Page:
Oh, those pesky footnotes
Lessons from a copywriter

Literary rhetoric and judicial writing

Do literary citations have a place in legal writing? It does, says John M. DeStefano, III. In his recently published article, On Literature as Legal Authority, 49 Ariz. L. Rev. 521 (2007), he explores the uses and misuses of literature in written judicial rhetoric. Here’s the synopsis:

This Note surveys the courts’ use of poetry, fiction, and drama to develop substantive law. Combining the premises of legal realism and literary criticism, the Note rejects the position held by Judge Posner and other critics that literature is too subjective to offer the law legitimate substantive guidance. As caselaw examples demonstrate, the subjectivity of great writing can provide judicial opinions with a unique view to the complexity of life.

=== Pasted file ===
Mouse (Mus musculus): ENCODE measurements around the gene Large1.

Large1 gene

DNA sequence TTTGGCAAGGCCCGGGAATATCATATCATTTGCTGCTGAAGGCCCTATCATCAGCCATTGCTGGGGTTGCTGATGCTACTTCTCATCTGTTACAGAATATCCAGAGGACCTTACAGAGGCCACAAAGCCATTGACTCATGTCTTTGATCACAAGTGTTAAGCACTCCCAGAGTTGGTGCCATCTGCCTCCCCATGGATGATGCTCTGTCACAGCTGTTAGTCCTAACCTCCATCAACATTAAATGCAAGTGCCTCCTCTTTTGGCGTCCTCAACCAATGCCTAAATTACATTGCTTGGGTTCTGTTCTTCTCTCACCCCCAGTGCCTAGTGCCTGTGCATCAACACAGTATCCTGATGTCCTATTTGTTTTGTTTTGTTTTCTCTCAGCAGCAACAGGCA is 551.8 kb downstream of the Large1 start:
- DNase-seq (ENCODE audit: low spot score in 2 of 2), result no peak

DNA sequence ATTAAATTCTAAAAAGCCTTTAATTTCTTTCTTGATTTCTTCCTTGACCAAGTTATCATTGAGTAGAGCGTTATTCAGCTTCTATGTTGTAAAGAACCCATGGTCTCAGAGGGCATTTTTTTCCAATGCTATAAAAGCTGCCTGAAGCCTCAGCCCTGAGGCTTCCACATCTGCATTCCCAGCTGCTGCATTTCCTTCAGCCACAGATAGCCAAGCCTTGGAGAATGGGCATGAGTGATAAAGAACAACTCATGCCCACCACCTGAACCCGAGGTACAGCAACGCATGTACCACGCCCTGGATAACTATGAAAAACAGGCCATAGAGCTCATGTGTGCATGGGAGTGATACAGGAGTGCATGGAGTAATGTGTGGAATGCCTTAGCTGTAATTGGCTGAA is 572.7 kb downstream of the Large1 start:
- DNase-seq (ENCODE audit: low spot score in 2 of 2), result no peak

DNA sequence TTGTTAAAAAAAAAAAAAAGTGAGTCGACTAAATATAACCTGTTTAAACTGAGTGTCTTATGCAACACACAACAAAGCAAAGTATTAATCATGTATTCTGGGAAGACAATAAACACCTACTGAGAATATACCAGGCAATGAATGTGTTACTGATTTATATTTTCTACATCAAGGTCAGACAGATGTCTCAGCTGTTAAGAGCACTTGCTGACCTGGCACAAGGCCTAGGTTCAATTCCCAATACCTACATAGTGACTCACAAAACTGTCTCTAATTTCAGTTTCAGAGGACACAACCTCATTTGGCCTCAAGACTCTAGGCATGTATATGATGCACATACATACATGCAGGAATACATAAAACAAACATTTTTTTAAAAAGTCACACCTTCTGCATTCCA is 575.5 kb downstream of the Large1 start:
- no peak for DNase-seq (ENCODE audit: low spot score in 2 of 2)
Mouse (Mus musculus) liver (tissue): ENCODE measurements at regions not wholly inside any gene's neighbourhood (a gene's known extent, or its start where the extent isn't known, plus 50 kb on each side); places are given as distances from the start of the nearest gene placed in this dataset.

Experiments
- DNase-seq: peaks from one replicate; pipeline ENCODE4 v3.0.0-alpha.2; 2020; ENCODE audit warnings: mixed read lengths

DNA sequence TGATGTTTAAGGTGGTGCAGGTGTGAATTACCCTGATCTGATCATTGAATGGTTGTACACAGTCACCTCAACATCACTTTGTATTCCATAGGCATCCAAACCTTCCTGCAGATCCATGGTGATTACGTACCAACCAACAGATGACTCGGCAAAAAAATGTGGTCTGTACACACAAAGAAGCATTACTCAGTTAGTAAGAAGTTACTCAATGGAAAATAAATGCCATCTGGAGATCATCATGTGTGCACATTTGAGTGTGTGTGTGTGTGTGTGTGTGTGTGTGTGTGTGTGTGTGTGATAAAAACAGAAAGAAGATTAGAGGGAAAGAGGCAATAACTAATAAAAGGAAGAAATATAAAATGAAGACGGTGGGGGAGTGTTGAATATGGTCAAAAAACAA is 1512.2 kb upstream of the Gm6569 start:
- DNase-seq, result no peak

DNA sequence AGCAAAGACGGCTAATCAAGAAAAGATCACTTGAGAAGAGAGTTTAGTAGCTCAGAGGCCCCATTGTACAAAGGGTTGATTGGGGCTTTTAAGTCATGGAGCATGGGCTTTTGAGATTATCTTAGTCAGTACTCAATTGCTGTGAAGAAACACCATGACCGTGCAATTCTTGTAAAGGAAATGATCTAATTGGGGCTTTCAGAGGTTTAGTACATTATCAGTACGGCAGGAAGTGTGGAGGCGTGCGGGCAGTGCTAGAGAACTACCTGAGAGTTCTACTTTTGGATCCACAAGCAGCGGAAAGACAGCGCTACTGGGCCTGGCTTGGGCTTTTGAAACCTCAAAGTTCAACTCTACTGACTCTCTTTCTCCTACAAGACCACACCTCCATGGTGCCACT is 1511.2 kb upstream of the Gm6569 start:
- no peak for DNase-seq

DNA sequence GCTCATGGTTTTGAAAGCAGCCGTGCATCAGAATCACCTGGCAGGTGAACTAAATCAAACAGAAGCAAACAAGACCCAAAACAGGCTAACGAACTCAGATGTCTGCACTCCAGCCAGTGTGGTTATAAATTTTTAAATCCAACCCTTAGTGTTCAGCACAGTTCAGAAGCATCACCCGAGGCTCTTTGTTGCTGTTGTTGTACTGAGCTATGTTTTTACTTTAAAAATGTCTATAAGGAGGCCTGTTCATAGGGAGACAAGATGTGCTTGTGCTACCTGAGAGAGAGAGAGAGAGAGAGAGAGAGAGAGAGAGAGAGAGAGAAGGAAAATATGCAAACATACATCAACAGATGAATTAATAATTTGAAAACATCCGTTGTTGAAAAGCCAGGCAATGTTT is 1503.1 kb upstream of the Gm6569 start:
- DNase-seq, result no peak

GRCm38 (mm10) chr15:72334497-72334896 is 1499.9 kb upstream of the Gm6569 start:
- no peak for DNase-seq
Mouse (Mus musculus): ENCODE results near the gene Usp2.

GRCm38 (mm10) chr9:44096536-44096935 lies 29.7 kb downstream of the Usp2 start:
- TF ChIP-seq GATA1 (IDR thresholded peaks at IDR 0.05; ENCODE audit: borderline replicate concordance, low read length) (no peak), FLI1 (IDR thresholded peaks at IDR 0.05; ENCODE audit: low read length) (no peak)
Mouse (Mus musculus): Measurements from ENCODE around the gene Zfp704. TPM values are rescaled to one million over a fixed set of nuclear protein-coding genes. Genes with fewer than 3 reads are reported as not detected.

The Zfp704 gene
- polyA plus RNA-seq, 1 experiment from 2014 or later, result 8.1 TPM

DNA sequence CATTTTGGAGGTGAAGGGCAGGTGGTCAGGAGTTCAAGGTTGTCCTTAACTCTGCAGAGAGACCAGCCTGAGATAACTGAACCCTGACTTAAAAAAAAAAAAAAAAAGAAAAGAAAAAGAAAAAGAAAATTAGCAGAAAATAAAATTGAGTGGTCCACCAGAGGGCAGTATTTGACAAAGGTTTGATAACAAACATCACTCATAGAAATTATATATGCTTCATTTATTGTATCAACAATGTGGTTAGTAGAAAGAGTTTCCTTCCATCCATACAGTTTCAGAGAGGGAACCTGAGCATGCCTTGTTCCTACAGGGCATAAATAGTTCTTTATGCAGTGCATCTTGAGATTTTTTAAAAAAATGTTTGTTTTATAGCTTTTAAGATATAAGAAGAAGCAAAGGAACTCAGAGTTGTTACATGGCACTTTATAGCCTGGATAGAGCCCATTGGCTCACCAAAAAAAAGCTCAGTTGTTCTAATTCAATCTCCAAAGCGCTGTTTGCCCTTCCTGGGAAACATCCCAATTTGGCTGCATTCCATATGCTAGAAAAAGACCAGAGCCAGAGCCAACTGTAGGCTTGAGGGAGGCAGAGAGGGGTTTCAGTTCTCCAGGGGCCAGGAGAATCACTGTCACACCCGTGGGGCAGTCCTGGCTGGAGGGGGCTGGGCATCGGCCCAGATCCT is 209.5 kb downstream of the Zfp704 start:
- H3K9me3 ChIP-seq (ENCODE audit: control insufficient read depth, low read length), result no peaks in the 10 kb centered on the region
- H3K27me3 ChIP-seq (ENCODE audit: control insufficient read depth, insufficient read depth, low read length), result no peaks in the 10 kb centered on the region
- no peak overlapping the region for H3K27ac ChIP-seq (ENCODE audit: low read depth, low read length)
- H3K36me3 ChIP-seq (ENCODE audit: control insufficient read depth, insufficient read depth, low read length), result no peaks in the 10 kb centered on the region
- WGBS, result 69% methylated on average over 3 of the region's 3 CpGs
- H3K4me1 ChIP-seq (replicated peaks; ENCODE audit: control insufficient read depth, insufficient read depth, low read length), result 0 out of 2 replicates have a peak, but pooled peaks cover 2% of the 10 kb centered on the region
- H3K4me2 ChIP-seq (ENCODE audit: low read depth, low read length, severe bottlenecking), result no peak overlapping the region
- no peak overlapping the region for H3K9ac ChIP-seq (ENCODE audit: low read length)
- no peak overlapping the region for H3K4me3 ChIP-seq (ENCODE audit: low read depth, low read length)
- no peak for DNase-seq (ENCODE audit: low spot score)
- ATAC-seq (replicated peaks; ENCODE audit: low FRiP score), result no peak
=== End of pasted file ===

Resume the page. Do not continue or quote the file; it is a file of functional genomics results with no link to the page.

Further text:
(Hat tip to Legal Writing Prof Blog.)


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